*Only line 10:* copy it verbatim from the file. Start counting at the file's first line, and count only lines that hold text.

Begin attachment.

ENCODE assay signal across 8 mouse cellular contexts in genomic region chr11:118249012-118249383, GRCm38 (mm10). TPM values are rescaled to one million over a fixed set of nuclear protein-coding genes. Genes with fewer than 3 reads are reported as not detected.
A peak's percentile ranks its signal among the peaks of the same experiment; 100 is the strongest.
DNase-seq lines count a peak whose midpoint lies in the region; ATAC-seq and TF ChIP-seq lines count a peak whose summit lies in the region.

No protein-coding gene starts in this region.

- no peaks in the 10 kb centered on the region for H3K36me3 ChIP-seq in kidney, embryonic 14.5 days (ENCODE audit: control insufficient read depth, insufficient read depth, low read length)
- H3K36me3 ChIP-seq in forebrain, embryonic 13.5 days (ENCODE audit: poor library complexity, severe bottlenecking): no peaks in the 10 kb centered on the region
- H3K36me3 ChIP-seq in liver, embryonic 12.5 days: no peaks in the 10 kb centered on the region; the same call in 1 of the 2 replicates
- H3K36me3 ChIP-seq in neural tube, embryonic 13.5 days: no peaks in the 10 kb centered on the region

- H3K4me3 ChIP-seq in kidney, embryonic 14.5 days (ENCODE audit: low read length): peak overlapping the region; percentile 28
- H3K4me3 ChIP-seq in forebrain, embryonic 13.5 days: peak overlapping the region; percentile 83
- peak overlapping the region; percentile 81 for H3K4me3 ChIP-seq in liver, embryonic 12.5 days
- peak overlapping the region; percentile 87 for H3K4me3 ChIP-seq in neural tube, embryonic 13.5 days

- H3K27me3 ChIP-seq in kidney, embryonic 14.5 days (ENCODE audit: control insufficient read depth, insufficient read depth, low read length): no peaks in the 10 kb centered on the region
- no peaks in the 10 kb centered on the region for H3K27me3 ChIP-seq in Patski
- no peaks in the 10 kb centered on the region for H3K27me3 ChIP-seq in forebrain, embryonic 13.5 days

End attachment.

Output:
- H3K4me3 ChIP-seq in forebrain, embryonic 13.5 days: peak overlapping the region; percentile 83